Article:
Doctors in China Treated COVID-19 With Antivirals Not Approved in the U.S.

Doctors in China Treated COVID-19 With Antivirals Not Approved in the U.S.
(Chinatopix via AP)
Doctors in China Treated COVID-19 With Antivirals Not Approved in the U.S.
(Chinatopix via AP)
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The novel SARS‐CoV‐2 coronavirus has taken hold globally. Confirmed infections will soon number in the millions. People around the world are hunkering down for what could be a 'viral winter.'

Amidst this evolving pandemic, doctors from Wuhan in China's Hubei Province, where the virus initially arose, have authored peer-reviewed research detailing eleven case reports they believe broadly represent COVID-19 disease at large. The reports showcase the range and complexity of the illness caused by the coronavirus – from a complete absence of symptoms to life-threatening pneumonia and acute respiratory distress syndrome.

Here are three key takeaways from the research:

1. People with common allergies that cause, for example, rhinitis or dermatitis, don't seem to be worse-off. Nor are they more likely to be infected. That's good news for the more than 50 million Americans who experience different types of allergies. Note: this optimistic finding could be overturned with additional research.

2. Doctors in Wuhan have aggressively treated patients with antivirals not approved in the U.S. The drug they utilized most often was Arbidol, manufactured by the Russian company JSC Pharmstandard. One preliminary study showed that Arbidol could drastically improve chest CT scans and speed the body's clearing of the virus, perhaps by inhibiting viral replication. The antiviral drug Favipiravir, approved in Japan and China, could be more efficacious than Arbidol according to a sizable randomized clinical trial yet to be peer reviewed. While these early studies are promising, neither of these drugs should be regarded as effective until additional research is performed. Given COVID-19's swift expansion, there should be plenty of opportunities to explore their potential.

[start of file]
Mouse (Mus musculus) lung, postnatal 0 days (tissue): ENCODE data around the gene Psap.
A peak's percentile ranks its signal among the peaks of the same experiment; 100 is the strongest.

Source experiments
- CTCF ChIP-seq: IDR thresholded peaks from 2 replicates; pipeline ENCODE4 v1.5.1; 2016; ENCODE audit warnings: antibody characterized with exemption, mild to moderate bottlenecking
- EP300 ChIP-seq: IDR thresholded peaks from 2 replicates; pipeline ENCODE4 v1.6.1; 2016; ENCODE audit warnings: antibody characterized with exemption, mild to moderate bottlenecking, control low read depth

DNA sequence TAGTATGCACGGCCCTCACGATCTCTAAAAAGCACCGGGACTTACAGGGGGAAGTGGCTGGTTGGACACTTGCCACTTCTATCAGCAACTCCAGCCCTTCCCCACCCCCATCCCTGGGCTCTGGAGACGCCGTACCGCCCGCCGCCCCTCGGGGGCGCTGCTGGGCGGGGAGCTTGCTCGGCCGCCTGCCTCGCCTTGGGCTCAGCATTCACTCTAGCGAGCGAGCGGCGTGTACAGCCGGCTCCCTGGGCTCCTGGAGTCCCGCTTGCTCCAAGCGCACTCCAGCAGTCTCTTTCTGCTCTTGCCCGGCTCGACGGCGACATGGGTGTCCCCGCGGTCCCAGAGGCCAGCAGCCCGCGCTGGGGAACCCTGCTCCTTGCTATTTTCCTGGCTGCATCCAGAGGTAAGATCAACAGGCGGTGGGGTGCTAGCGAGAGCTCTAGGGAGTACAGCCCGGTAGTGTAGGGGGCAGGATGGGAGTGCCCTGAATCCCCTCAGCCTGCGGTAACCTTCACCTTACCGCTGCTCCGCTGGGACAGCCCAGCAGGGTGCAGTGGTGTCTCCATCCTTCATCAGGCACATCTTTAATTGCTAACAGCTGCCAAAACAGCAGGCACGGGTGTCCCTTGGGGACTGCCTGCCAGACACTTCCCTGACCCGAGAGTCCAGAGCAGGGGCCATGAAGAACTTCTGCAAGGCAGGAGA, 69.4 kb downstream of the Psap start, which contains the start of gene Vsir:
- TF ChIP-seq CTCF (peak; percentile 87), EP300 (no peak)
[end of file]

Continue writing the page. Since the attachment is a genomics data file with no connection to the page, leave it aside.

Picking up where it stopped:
3. It may be possible for people to be long-term carriers of the virus. The doctors presented the case of a 44-year-old man who beat back a mild course of COVID-19 in early February, was discharged from the hospital, then was readmitted two weeks later with an asymptomatic infection. It's possible that he was re-infected, but it's more likely that the virus was never cleared from his body after his initial bout with COVID-19. The doctors did not reveal if he was still contagious, nor did they speculate on how long his infection might persist.

The coronavirus pandemic is still in its early stages and research is rapidly evolving as COVID-19 progresses. Keep in mind that findings will fluctuate as more research is released. Moreover, treatments that seem promising can easily fizzle out. Remain rational and heed scientific experts throughout this trying time.

Source: Xiang Dong Yi‐yuan Cao Xiao‐xia Lu Jin‐jin Zhang Hui Du You‐qin Yan Cezmi A. Akdis Ya‐dong Gao. Eleven Faces of Coronavirus Disease 2019. Allergy. 20 March 2020. https://doi.org/10.1111/all.14289


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